Producing a great wine is a really complex process, one that takes many years to master. Offering and selling wines to customers is another complicated process. There are many stores specializing in only one product. If you want that product, you’ll go to that store. Wine stores are an example of what I’m talking about. What would be the data background of a wine store? Let’s find out. In many ways, a wine store is like any other store.
Running an automobile/car repair shop is a really complex business. You’ll need to make appointments while some customers will drive in and you don’t want to have them wait for hours. Also, you’ll need to organize employees, track repairs, materials, charge customers, etc. You’ll definitely need an IT solution and, of course, a data model in the background. Today we’ll talk about one such model. The Idea I’ve already mentioned that this business model is really complex.
Smart homes used to be strictly in the future; now they are a reality. Most of us have heard about them, but they are not so widespread as they will be in the near future. Managing your home the ‘smart’ way will definitely produce a lot of data. Today, we’ll analyze a data model we could use to store smart home data. The Data Model When you think of a smart home, you probably think of remotely locking and unlocking your home, activating alarms, lights, or cameras from your phone, having thermometers that automatically manage your heating and cooling, etc.
Freelancing is becoming more and more popular these days. While most freelancers are a one-man band, that’s not the only option. You could be a part of a collective and collaborate on larger and more complex projects. A data model that could power a freelancers collective’s app is the topic of today’s article. Freelancing is not new, but it’s becoming more and more popular. Working from 9:00 to 17:00 has certain advantages, but it also comes with many disadvantages.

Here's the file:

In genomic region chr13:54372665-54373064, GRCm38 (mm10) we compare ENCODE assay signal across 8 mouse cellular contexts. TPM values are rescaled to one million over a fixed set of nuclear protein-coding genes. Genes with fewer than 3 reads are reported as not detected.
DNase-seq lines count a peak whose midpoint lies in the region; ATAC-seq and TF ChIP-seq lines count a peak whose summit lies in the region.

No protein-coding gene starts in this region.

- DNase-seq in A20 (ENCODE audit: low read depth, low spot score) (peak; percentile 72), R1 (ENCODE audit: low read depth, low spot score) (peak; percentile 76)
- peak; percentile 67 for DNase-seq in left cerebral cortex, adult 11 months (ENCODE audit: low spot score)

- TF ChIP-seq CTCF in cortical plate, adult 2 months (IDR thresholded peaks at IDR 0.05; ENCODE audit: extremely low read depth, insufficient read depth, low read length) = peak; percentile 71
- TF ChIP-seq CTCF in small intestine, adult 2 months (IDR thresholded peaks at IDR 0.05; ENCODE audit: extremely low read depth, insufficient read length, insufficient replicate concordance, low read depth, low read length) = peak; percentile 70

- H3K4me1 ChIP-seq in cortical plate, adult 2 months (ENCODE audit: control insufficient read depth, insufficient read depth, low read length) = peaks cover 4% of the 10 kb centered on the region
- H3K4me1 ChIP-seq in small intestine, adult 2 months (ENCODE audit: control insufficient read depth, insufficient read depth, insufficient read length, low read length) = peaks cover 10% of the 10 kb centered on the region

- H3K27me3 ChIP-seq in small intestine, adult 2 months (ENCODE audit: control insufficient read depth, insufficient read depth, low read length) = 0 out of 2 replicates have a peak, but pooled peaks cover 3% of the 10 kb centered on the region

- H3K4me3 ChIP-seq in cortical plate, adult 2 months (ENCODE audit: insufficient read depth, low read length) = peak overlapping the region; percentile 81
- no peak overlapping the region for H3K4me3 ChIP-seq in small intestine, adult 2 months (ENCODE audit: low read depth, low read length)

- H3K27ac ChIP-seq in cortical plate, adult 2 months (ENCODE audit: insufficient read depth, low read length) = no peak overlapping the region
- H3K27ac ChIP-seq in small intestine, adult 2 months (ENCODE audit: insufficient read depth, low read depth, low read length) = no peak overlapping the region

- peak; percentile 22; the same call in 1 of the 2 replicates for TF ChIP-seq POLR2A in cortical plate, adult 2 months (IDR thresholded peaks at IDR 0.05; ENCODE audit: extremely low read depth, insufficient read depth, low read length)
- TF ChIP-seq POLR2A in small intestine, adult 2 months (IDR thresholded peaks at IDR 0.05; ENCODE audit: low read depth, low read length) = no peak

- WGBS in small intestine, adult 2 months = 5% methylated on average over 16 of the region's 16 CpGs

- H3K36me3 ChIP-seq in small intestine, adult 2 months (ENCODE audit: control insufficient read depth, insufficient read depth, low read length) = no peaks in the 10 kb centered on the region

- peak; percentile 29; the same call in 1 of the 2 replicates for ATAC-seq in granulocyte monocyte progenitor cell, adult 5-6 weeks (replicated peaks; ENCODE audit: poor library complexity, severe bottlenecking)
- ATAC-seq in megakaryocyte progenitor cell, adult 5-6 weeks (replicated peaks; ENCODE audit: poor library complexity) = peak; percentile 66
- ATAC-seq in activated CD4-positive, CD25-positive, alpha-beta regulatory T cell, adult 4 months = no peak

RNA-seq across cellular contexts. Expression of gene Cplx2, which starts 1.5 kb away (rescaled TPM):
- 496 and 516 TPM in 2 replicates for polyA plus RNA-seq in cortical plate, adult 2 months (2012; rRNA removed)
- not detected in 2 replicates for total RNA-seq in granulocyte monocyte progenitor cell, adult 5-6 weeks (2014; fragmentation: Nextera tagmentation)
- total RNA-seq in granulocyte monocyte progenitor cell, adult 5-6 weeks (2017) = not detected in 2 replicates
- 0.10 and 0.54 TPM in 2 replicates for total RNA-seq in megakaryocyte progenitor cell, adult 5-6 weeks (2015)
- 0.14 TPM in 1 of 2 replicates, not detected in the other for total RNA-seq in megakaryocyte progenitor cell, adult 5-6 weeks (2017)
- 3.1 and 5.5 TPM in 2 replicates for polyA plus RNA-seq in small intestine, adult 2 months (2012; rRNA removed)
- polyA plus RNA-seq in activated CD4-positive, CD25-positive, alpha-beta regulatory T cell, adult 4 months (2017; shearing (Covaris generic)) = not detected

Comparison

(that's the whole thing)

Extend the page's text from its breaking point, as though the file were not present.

You’ve probably made some of these mistakes when you were starting your database design career. Maybe you’re still making them, or you’ll make some in the future. We can’t go back in time and help you undo your errors, but we can save you from some future (or present) headaches. Reading this article might save you many hours spent fixing design and code problems, so let’s dive in. I’ve split the list of errors into two main groups: those that are non-technical in nature and those that are strictly technical.
In the previous two parts, we’ve presented the live database model for a subscription-based business and a data warehouse (DWH) we could use for reporting. While it’s obvious that they should work together, there was no connection between these two models. Today, we’ll take that next step and write the code to transfer data from the live database into our DWH. The Data Models Before we dive into the code, let’s remind ourselves of the two models we’ll work with.
Can you design an OLAP database model from an OLTP model? In this article, we’ll show you how! This is the second article of our data warehouse (DWH) series. You can find the first one here. The idea behind the series is to start with the OLTP (Online Transaction Processing) database model, present a possible solution for the reporting/OLAP (Online Analytical Processing) data model, and then finally consider the code we’ll use to perform the ETL process.
Databases need to run optimally, but that’s not such an easy task. The INFORMATION SCHEMA database can be your secret weapon in the war of database optimization. We’re used to creating databases using a graphical interface or a series of SQL commands. That’s completely fine, but it’s also good to understand a bit about what is going on in the background. This is important for the creation, maintenance, and optimization of a database, and it’s also a good way to track changes that happen ‘behind the scenes’.
Welcome to a new series that shows you the practical side of the data warehouse (DWH)! In the first article, we’ll tackle a data model for a subscription business. In previous data warehouse articles (The Star Schema, The Snowflake Schema, Star Schema vs. Snowflake Schema) we focused more on the theory. In this series, we’ll show you how you could create a data warehouse for a real-life application, such as a database model.
Spreadsheets – Excel, Google Sheets, or a sheet by any other name – are really cool and powerful tools. But then, so are databases. When should you stick with a spreadsheet? When should you move up to a database? This is the continuation of my previous article “Spreadsheets vs. Databases: Is It Time to Switch?” where we’ve discussed the most common disadvantages of using spreadsheets to organize lots of data.